Neither the International Red Cross and Red Crescent Movement nor its founding agent, the International Committee of the Red Cross, is well known in detail - despite their origins in the middle of the 19th Century. Rainer Baudendistel helps to correct this situation with his excellent book, which focuses on the role of the Red Cross in the Italian invasion of Ethiopia during 1935-1936.
His work makes clear why we should care about this subject. The ICRC is supposed to be the lead actor in violent conflicts for the RC family of agencies (189 official national aid societies at last count - including now the Israeli aid society). This network is playing important roles in places like Darfur. The ICRC alone visits more prisoners of war and other types of detainees than any other organization, including in places like Abu Ghraib and Guantanamo. This modern RC humanitarian work, whether involving relief or prisoner visits, was affected by the events of 1935-1936. While the ICRC and the national RC societies had played a large role in the Great War of 1914-1919, the Italo-Ethiopian War was the first to see a permanent RC field mission from the start through the end of that conflict. There followed practical questions about the relationship between the Geneva-based ICRC and various national RC societies in the field (not to mention friction between the ICRC and the RC Federation, the union of the national RC societies). Questions also arose about relations between Geneva and its two-person delegation in the theater of battle.
Moreover, Baudendistel addresses pointed questions about the nature of ICRC membership and whether it tilted toward Fascist Italy at the expense of war victims and indeed of the reputation of the agency itself. The ICRC has carefully nurtured an image of independence, neutrality, and impartiality in its humanitarian endeavors around the world. This image of principled action is a major reason why the ICRC is recognized in the 1949 Geneva Conventions, being given rights and duties by states. The agency is associated with four Nobel Peace Prizes.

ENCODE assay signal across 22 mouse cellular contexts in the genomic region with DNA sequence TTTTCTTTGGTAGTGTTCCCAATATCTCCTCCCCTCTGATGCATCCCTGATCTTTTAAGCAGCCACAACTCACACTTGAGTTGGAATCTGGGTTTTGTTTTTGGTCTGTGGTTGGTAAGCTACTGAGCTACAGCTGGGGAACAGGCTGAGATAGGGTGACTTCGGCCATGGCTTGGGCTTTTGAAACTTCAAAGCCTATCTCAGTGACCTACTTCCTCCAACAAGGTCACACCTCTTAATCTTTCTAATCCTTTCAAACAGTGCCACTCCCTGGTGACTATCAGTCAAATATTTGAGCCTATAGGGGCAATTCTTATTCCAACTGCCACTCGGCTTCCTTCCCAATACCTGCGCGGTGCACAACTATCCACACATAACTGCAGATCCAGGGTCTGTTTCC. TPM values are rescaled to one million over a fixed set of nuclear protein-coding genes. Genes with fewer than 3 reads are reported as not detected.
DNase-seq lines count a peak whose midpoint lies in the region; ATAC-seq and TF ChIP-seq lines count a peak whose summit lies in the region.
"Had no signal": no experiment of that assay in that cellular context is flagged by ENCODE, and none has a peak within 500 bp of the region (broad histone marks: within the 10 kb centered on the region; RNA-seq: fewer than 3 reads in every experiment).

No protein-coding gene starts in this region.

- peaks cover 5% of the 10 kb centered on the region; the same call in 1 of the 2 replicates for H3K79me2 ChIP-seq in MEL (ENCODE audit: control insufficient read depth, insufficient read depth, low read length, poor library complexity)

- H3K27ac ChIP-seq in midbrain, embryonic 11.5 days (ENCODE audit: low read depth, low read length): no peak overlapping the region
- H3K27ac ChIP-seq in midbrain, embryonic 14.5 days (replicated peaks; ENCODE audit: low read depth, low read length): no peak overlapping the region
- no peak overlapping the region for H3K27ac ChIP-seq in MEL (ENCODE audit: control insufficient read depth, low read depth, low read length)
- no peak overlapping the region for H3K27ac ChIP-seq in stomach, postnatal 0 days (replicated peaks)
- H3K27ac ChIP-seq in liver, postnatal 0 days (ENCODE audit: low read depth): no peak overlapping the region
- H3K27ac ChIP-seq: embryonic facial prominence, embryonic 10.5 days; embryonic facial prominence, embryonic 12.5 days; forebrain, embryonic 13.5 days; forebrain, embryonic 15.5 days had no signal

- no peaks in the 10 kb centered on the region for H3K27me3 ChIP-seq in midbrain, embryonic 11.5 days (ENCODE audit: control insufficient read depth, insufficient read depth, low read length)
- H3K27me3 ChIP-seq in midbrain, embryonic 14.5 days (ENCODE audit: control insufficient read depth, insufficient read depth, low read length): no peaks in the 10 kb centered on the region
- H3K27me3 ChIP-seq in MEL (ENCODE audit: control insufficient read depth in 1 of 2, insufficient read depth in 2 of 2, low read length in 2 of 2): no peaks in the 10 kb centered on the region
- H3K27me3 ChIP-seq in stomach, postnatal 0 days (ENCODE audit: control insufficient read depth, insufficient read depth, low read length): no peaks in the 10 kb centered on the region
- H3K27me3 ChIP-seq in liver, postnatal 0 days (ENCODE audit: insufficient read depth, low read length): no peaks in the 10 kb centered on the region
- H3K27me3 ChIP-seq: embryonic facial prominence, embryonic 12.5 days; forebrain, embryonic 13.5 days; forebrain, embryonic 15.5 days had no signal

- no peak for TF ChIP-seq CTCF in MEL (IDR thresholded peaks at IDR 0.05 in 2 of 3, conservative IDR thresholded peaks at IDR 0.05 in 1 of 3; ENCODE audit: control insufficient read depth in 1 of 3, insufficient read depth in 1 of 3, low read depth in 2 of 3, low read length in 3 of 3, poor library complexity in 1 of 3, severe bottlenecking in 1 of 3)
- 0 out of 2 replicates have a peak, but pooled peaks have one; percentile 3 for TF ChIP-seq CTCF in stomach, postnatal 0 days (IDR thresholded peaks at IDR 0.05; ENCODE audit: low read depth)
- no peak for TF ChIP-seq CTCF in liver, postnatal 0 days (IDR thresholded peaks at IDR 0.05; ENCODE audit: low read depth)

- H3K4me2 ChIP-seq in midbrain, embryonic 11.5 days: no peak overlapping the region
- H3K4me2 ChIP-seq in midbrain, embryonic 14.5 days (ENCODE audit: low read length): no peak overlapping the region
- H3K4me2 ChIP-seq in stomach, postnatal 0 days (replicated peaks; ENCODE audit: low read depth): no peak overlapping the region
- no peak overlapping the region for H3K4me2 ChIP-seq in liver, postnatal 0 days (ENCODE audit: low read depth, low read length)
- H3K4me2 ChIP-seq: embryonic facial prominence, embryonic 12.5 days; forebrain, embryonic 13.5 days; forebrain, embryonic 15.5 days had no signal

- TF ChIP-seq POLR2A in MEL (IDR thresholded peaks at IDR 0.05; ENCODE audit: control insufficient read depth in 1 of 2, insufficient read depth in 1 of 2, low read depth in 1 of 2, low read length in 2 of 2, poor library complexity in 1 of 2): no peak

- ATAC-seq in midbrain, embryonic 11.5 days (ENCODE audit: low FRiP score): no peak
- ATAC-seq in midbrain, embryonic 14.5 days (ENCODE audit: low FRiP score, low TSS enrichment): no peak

Using the ICRC’s own archives, now open under the 40 year moratorium rule, along with a variety of other sources, Baudendistel shows that many members of the all-Swiss ICRC were deferential to Swiss national interests, sympathetic to Mussolini as a barrier to the dreaded expansion of communism, and hence prone to be taken in by Italian propaganda and other maneuvers. This important work fits well with the book by Jean-Claude Favez  which analyzes the record of the ICRC in dealing with the German holocaust. Both books show beyond a shadow of a doubt that the ICRC in the 1930s and 1940s was much less independent, neutral, and impartial than often pictured. Both works fit well with a major history of the Red Cross by John Hutchinson , another rather recent critical study, but which stops its coverage at the end of the First World War.
Baudendistel, a former ICRC delegate, deals in remarkable detail with issues such as Italian bombing of RC field hospitals along with the overlapping matter of Italian use of poison gas. On these related issues the ICRC in Geneva neither issued a public protest nor undertook vigorous discreet diplomacy, although the agency sent a delegation to Rome in 1936 which included a direct if informal meeting with Mussolini. By contrast, the ICRC had issued a public protest about poison gas in World War I, then worked to advance the 1925 treaty against poisonous gases. Still further, after the war the ICRC allowed the Italians inappropriate influence in the production of an ICRC white paper purporting to summarize humanitarian work in the war.
There is no doubt that ICRC President Max Huber was concerned to protect Swiss national interests, working closely with Swiss Foreign Minister Motta who was openly sympathetic to Mussolini. Neither Bern nor Geneva wanted to antagonize the Italians, who might have had designs on the Swiss canton of Ticino (Motta’s home). Huber also shared Motta’s view that the Ethiopians should never had been recognized as a state and admitted to the League of Nations, being backward and in need of European tutelage. Thus the patriotic Huber and a number of his colleagues in Geneva were prepared to sacrifice dynamic action in behalf of war victims in Ethiopia for good relations with the Italian government and its Red Cross. With the help of the Italian Red Cross, the ICRC preserved its leadership role within the RC Movement, then and later under challenge, but war victims did not necessarily fully benefit from that central role.